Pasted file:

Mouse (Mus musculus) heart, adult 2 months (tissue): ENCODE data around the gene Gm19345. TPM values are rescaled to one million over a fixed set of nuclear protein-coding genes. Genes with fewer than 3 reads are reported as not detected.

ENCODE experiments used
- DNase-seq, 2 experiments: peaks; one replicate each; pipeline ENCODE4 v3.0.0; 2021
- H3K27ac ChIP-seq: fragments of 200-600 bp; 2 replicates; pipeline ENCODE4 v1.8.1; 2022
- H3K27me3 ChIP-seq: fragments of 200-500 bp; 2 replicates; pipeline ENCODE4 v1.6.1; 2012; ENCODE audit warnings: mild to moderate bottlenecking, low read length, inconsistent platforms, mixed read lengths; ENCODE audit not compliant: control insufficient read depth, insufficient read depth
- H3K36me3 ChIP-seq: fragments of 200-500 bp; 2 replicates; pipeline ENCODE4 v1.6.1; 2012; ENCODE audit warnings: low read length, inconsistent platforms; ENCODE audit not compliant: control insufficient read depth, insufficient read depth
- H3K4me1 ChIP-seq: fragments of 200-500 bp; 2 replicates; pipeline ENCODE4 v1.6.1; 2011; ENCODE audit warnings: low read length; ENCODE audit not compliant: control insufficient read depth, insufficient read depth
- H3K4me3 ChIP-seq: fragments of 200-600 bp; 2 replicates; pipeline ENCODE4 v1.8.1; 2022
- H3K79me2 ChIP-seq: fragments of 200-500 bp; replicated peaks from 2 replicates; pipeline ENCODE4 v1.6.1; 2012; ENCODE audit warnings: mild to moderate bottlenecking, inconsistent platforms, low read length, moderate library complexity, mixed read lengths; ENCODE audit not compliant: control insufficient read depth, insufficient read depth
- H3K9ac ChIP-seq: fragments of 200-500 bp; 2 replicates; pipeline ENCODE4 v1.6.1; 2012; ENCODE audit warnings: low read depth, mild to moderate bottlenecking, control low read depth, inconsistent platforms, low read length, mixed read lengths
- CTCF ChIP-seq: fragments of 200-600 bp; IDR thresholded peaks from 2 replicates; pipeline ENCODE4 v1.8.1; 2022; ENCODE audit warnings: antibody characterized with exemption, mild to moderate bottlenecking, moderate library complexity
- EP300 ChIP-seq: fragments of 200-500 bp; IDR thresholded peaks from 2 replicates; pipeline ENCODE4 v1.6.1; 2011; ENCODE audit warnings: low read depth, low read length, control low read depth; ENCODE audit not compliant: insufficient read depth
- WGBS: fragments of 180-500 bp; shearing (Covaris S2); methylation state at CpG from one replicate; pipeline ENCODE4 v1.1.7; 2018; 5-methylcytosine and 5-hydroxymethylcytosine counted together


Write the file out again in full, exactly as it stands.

Mouse (Mus musculus) heart, adult 2 months (tissue): ENCODE data around the gene Gm19345. TPM values are rescaled to one million over a fixed set of nuclear protein-coding genes. Genes with fewer than 3 reads are reported as not detected.

ENCODE experiments used
- DNase-seq, 2 experiments: peaks; one replicate each; pipeline ENCODE4 v3.0.0; 2021
- H3K27ac ChIP-seq: fragments of 200-600 bp; 2 replicates; pipeline ENCODE4 v1.8.1; 2022
- H3K27me3 ChIP-seq: fragments of 200-500 bp; 2 replicates; pipeline ENCODE4 v1.6.1; 2012; ENCODE audit warnings: mild to moderate bottlenecking, low read length, inconsistent platforms, mixed read lengths; ENCODE audit not compliant: control insufficient read depth, insufficient read depth
- H3K36me3 ChIP-seq: fragments of 200-500 bp; 2 replicates; pipeline ENCODE4 v1.6.1; 2012; ENCODE audit warnings: low read length, inconsistent platforms; ENCODE audit not compliant: control insufficient read depth, insufficient read depth
- H3K4me1 ChIP-seq: fragments of 200-500 bp; 2 replicates; pipeline ENCODE4 v1.6.1; 2011; ENCODE audit warnings: low read length; ENCODE audit not compliant: control insufficient read depth, insufficient read depth
- H3K4me3 ChIP-seq: fragments of 200-600 bp; 2 replicates; pipeline ENCODE4 v1.8.1; 2022
- H3K79me2 ChIP-seq: fragments of 200-500 bp; replicated peaks from 2 replicates; pipeline ENCODE4 v1.6.1; 2012; ENCODE audit warnings: mild to moderate bottlenecking, inconsistent platforms, low read length, moderate library complexity, mixed read lengths; ENCODE audit not compliant: control insufficient read depth, insufficient read depth
- H3K9ac ChIP-seq: fragments of 200-500 bp; 2 replicates; pipeline ENCODE4 v1.6.1; 2012; ENCODE audit warnings: low read depth, mild to moderate bottlenecking, control low read depth, inconsistent platforms, low read length, mixed read lengths
- CTCF ChIP-seq: fragments of 200-600 bp; IDR thresholded peaks from 2 replicates; pipeline ENCODE4 v1.8.1; 2022; ENCODE audit warnings: antibody characterized with exemption, mild to moderate bottlenecking, moderate library complexity
- EP300 ChIP-seq: fragments of 200-500 bp; IDR thresholded peaks from 2 replicates; pipeline ENCODE4 v1.6.1; 2011; ENCODE audit warnings: low read depth, low read length, control low read depth; ENCODE audit not compliant: insufficient read depth
- WGBS: fragments of 180-500 bp; shearing (Covaris S2); methylation state at CpG from one replicate; pipeline ENCODE4 v1.1.7; 2018; 5-methylcytosine and 5-hydroxymethylcytosine counted together